Last week, I had the privilege of delivering two talks at Codestock in Knoxville, TN. I was part of the very first Codestock years ago, and try to attend whenever I can (scheduling conflicts with other events made it so that I could only attend every other year).
One of the best parts of this conference is that it draws in speakers and attendees from such a wide geography. The Great Lakes region was well represented, with the usual cast of characters from Michigan, Ohio, Kentucky, and Tennessee. But, there were also a lot of presenters from New England, East Coast, and the Southern states as well! I often run into these folks individually at various shows, but there's something about Codestock that brings everyone together in one venue.
The trip down started for me as many conference roadtrips do: picking up Mike Eaton, and then spending 8 hours in a car with him. Along the way, we met another speaker from our area, Tim Wingfield, and provided him with transportation from Florence, KY in exchange for much needed harassment of Mike who was driving when we were nearly out of fuel and nowhere near a gas station.
I gave my first talk (Custom Graphics for your Web Application: The HTML5 Canvas and Kinetic.js) to a packed room at 8:30AM on Friday. Despite having 70 minutes, I didn't have the delivery pace tuned well and really could have used about 5 more minutes this time to avoid rushing the last few demos. The audience was great and asked many questions along the way. One person shared details of a project that he was working on that involved the drag/drop of shapes into a process flow type of diagram within the browser. The demos that I presented during this talk are hosted on GitHub: https://github.com/jfollas/CanvasKineticDemo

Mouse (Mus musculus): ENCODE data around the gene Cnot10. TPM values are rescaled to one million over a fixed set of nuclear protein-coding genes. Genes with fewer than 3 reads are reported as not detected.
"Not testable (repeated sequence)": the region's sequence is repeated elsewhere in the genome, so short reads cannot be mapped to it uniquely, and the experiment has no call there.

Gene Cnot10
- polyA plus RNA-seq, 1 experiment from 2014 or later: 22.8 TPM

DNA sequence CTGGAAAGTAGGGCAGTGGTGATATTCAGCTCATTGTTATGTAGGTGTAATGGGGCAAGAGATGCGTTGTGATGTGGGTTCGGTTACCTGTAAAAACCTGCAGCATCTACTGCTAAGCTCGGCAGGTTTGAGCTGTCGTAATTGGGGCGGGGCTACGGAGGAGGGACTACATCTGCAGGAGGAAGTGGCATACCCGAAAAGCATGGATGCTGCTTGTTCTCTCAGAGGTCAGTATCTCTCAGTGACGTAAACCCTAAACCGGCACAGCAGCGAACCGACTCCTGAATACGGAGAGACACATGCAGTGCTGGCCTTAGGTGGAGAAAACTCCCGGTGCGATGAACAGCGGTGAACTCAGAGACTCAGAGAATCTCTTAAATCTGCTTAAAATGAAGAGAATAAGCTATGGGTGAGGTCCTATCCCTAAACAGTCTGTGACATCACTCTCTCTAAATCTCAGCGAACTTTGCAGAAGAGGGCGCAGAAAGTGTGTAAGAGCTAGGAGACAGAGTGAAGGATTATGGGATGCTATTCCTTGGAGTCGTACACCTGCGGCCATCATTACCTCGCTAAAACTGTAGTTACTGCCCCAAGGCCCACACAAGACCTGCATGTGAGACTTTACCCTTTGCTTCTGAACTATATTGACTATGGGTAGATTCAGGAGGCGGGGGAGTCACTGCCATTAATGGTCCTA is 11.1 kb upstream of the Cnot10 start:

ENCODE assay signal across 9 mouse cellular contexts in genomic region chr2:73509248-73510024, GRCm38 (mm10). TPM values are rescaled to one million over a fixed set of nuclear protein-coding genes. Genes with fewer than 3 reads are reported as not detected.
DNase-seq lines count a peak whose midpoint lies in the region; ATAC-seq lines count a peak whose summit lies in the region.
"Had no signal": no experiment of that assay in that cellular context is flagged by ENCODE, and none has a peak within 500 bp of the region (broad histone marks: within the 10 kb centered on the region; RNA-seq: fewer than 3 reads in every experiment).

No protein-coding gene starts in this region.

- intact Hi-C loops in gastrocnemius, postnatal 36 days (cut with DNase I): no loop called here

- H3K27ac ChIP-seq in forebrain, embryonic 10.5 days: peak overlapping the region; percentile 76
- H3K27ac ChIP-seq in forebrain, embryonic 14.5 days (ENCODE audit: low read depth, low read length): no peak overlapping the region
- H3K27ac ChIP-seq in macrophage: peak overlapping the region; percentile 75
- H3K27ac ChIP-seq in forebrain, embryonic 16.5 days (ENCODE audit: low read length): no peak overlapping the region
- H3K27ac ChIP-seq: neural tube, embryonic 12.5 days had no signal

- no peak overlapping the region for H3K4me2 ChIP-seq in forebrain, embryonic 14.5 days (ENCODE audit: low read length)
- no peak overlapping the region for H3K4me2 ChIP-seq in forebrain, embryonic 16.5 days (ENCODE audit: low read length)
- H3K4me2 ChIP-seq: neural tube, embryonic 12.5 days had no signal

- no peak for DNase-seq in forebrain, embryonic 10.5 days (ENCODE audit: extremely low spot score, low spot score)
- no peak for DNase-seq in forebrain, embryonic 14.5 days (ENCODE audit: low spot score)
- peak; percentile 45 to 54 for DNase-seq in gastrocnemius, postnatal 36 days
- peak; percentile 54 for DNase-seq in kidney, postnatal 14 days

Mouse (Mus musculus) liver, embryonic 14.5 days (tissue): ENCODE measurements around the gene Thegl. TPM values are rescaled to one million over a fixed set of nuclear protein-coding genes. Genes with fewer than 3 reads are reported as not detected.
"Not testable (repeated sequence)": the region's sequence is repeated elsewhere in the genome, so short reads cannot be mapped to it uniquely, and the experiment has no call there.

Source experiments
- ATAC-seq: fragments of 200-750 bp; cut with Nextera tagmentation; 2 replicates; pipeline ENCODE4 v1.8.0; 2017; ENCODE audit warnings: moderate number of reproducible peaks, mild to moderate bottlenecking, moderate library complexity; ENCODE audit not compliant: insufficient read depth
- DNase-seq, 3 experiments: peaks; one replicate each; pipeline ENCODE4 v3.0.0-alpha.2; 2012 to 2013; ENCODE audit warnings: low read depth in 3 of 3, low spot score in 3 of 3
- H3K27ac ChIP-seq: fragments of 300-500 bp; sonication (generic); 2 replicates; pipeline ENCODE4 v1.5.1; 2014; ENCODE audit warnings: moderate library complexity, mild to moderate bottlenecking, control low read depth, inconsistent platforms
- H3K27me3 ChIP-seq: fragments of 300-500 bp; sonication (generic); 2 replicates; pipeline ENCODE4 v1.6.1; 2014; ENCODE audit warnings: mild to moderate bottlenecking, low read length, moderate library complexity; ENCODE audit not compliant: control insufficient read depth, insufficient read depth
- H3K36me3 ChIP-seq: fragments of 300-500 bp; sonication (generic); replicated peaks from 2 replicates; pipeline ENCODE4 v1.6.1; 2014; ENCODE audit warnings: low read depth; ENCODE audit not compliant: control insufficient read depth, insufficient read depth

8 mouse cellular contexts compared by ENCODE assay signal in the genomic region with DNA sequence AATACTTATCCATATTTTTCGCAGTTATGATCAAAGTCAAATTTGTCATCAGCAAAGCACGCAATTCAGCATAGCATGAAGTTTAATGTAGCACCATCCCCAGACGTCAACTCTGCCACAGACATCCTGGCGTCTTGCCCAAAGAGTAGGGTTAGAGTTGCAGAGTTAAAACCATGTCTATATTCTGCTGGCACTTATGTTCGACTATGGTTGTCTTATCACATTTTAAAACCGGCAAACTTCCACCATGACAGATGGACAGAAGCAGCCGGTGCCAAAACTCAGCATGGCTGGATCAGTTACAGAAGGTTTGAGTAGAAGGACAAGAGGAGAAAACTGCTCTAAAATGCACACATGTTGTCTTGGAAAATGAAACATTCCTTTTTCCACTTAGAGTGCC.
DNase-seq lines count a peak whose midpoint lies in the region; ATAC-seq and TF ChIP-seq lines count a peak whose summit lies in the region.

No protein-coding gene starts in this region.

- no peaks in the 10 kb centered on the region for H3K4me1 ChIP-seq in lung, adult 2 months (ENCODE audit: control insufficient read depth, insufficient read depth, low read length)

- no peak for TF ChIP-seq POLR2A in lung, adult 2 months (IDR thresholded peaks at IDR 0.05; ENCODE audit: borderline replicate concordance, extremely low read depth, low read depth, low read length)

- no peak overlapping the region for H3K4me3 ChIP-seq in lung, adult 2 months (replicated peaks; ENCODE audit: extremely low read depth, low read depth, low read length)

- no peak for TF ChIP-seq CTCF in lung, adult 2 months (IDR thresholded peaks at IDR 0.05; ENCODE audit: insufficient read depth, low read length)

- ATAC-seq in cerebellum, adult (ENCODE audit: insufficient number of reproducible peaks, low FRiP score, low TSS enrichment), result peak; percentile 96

My second talk (Knave Blackjack: The Story of Writing a Window Store App for Sale) was another 8:30AM session on Saturday. Despite the mantra "Pros Play Hurt", I did not partake in the normal conference tradition of drinking whisky until all hours of the evening the night before. However, the lack of people in the venue that morning seemed to indicate that a lot of attendees did stay out late. The handful of people that attended this talk, however, were very engaged and simply wanted to learn about my experience of submitting apps to the Windows Store because they were interested in writing apps themselves.
Since we needed to get home at a decent hour on Saturday, Mike, Tim, and I had to start back around lunchtime. I managed to be in my bed by 10PM on Saturday, which is a really decent time for me at the end of a roadtrip like this.
This year's Codestock was organized by a new team of people (in the past, the effort was largely performed by Mike Neel himself, from what I understand). There were little snafus leading up to the event, but the conference itself seemed to run very smoothly while I was there. Kudos to the team, and I know that they'll nail all of the little details next year!